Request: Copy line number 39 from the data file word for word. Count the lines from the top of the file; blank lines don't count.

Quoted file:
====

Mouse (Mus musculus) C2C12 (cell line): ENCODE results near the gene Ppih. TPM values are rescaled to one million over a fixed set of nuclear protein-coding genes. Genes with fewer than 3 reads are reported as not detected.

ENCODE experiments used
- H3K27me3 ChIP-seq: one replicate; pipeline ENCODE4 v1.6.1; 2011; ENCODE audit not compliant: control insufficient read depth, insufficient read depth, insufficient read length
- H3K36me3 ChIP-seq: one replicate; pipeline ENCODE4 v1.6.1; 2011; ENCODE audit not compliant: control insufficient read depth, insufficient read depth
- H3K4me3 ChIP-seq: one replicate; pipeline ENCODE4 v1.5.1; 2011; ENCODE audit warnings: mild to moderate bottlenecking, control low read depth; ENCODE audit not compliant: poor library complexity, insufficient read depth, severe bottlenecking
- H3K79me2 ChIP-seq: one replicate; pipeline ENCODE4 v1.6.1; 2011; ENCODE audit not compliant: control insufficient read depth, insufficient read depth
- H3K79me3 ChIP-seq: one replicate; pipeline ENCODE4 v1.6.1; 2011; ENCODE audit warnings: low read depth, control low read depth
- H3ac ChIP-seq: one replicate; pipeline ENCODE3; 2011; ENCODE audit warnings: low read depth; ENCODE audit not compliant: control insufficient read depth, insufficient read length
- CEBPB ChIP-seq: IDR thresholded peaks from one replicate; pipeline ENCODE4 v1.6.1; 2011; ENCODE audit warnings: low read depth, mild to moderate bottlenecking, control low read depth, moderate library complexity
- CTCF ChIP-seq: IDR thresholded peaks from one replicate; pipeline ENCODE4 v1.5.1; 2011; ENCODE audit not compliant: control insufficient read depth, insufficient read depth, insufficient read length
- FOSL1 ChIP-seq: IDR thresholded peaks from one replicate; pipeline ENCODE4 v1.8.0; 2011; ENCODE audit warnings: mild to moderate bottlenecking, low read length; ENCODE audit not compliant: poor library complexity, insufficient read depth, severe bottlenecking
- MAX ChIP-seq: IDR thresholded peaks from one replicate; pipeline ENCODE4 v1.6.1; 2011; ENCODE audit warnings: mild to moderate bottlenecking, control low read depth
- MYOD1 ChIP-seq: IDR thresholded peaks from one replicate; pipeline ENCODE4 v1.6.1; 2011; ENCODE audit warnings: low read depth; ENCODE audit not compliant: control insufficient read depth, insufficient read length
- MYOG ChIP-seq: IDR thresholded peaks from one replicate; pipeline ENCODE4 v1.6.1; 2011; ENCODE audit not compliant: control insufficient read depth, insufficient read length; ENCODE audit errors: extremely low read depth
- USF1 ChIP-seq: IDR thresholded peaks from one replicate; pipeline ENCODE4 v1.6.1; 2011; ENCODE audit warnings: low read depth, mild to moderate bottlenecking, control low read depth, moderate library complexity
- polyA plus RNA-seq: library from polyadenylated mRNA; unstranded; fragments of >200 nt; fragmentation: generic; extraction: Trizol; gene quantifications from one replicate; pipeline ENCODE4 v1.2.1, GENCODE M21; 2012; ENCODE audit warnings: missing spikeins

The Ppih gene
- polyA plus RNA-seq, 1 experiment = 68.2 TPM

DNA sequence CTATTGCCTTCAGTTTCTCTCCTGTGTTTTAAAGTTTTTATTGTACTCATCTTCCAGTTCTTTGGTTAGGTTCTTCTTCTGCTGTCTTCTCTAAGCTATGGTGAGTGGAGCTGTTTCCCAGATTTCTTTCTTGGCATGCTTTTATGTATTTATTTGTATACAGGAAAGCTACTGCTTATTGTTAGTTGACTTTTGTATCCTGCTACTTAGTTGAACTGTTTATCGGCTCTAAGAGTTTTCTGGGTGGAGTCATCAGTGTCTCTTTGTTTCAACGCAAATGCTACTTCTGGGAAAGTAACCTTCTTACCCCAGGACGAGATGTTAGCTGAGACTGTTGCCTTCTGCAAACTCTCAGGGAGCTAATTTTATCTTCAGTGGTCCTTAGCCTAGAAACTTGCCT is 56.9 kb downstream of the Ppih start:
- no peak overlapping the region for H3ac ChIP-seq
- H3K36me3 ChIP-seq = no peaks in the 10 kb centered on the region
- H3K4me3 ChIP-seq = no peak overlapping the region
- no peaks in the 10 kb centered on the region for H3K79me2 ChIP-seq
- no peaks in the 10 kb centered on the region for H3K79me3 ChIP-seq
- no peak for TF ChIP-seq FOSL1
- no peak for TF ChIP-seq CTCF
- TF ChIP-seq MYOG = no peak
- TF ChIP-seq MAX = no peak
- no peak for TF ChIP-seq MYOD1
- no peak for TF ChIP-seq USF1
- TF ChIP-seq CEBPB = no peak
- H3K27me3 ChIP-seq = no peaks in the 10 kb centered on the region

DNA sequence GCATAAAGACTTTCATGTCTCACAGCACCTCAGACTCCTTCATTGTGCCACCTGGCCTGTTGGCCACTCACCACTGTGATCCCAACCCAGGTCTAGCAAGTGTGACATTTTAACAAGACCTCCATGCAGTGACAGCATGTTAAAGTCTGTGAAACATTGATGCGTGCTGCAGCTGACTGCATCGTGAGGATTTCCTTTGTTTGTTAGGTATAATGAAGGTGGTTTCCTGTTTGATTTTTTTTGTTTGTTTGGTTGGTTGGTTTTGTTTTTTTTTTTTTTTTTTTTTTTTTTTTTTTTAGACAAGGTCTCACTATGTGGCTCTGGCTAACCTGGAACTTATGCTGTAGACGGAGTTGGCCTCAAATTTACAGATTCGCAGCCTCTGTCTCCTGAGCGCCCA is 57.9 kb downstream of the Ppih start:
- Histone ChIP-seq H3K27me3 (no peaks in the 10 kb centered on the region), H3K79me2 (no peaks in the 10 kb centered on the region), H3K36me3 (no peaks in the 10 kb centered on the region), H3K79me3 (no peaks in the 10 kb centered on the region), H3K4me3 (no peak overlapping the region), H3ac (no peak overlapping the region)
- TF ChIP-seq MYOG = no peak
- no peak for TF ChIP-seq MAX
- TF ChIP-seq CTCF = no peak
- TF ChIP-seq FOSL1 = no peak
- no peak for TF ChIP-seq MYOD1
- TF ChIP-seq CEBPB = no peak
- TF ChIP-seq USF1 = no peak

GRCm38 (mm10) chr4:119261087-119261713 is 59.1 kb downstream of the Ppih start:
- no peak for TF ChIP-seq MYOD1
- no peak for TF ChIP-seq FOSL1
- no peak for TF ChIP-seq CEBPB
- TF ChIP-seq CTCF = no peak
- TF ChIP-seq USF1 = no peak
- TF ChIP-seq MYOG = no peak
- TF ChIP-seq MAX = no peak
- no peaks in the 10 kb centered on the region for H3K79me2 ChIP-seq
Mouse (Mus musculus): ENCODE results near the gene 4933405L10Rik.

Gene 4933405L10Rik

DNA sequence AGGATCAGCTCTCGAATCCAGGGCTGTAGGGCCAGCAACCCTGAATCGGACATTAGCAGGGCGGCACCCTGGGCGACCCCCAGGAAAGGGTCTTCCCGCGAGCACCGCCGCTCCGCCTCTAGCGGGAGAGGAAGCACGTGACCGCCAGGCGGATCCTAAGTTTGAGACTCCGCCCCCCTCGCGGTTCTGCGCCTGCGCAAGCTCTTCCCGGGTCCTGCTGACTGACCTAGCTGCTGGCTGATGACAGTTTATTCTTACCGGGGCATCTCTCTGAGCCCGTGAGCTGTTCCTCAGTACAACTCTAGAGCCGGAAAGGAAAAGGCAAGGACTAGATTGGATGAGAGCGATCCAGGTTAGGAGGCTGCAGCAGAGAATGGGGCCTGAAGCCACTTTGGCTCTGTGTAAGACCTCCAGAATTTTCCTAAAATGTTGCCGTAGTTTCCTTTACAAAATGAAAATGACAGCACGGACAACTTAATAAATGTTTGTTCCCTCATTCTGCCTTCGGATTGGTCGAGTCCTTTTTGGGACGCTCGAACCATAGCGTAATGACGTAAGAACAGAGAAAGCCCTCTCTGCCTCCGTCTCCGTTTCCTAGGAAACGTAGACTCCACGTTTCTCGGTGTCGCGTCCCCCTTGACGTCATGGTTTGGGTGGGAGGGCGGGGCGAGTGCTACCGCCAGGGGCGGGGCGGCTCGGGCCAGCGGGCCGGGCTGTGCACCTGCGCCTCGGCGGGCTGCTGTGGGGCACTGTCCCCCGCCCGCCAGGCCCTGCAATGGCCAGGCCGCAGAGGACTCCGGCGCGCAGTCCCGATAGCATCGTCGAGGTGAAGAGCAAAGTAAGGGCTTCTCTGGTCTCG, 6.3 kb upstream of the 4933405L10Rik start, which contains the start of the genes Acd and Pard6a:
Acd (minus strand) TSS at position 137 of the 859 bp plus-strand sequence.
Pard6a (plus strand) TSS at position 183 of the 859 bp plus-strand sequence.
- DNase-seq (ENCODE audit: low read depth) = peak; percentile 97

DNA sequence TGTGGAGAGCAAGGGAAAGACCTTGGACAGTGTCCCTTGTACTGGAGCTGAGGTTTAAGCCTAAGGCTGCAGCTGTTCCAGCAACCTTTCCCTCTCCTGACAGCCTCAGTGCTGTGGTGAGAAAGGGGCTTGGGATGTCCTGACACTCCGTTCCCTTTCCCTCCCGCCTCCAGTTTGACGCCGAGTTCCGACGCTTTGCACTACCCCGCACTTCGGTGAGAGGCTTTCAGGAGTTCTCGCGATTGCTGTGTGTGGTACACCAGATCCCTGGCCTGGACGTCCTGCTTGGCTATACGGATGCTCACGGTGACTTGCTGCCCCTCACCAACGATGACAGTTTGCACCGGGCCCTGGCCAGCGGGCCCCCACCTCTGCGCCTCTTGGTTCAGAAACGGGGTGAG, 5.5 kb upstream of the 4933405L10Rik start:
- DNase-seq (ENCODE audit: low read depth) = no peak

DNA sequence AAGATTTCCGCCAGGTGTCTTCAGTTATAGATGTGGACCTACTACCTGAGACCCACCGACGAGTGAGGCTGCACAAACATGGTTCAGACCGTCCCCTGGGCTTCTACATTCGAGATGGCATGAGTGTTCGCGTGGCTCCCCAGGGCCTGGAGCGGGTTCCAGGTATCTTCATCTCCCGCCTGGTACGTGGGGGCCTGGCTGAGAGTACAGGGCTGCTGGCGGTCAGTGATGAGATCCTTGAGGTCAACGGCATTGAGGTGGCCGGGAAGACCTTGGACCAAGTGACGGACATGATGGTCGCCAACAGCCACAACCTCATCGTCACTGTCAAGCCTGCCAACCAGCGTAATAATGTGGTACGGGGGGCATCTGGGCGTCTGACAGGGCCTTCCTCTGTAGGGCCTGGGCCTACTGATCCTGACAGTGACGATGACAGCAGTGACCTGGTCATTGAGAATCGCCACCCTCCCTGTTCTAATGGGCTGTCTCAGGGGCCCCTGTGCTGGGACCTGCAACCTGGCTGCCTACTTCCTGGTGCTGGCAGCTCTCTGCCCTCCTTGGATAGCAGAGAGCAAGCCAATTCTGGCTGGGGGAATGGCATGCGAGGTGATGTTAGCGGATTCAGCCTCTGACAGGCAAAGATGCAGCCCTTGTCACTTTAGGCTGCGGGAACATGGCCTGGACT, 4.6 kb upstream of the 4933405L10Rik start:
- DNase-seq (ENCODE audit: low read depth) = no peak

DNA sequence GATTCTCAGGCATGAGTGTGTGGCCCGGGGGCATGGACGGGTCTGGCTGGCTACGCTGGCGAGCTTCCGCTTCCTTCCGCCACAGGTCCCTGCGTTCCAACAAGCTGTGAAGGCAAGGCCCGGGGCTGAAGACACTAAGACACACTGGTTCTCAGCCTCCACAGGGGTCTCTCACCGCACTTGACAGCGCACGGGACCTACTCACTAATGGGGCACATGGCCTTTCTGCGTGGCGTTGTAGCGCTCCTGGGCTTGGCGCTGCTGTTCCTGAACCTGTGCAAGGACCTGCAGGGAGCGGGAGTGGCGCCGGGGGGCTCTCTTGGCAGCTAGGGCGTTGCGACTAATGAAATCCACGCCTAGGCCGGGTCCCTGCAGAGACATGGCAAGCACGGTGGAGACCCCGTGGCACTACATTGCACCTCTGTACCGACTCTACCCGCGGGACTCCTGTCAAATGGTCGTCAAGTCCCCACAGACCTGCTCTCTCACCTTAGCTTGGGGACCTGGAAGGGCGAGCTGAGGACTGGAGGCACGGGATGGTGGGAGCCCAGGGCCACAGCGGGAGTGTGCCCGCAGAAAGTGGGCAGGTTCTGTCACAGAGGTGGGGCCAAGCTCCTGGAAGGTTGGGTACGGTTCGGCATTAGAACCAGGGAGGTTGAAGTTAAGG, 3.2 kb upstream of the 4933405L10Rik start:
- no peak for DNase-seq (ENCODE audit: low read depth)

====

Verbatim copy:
- no peak for TF ChIP-seq MYOD1